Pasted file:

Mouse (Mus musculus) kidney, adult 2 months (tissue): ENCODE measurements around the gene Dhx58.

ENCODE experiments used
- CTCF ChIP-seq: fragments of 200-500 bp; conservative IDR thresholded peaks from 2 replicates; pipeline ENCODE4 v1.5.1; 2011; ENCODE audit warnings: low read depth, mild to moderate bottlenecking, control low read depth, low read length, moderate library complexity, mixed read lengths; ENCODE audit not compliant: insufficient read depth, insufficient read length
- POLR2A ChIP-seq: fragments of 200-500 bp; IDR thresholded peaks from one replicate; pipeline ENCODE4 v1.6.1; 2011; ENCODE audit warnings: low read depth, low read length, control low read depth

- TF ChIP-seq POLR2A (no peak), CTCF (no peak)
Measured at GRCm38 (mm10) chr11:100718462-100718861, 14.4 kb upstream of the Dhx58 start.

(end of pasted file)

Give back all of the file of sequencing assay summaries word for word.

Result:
Mouse (Mus musculus) kidney, adult 2 months (tissue): ENCODE measurements around the gene Dhx58.

ENCODE experiments used
- CTCF ChIP-seq: fragments of 200-500 bp; conservative IDR thresholded peaks from 2 replicates; pipeline ENCODE4 v1.5.1; 2011; ENCODE audit warnings: low read depth, mild to moderate bottlenecking, control low read depth, low read length, moderate library complexity, mixed read lengths; ENCODE audit not compliant: insufficient read depth, insufficient read length
- POLR2A ChIP-seq: fragments of 200-500 bp; IDR thresholded peaks from one replicate; pipeline ENCODE4 v1.6.1; 2011; ENCODE audit warnings: low read depth, low read length, control low read depth

- TF ChIP-seq POLR2A (no peak), CTCF (no peak)
Measured at GRCm38 (mm10) chr11:100718462-100718861, 14.4 kb upstream of the Dhx58 start.